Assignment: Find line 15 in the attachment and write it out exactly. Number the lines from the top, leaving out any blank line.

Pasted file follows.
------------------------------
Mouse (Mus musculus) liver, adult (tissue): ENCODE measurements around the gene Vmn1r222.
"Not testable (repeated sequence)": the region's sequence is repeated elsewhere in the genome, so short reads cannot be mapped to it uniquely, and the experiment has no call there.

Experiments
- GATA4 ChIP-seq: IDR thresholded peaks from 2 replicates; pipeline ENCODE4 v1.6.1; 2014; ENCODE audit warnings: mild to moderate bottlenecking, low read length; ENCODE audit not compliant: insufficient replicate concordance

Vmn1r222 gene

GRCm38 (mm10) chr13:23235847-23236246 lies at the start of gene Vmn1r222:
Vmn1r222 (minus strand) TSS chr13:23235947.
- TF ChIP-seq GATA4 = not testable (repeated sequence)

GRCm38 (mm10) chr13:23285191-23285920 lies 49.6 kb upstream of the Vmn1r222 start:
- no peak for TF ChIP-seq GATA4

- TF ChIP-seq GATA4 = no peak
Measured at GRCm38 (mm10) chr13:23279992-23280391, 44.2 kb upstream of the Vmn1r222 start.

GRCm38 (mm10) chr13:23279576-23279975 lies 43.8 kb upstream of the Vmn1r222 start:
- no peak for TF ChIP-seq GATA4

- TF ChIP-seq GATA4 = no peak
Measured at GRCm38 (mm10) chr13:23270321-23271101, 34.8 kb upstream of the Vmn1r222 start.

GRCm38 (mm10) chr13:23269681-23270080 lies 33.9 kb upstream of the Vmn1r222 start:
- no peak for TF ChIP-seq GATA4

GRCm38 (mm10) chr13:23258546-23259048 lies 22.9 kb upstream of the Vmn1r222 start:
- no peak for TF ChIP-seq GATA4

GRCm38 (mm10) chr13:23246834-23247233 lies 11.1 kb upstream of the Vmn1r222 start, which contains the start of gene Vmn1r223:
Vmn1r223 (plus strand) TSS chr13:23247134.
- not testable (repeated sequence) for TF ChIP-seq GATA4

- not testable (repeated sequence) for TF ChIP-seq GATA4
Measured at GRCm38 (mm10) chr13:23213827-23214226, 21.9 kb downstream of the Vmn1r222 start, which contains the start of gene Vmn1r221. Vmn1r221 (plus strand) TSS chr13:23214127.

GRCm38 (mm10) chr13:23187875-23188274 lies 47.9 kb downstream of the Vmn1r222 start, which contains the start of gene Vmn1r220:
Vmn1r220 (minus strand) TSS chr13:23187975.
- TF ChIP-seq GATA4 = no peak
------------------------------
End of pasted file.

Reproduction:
- TF ChIP-seq GATA4 = no peak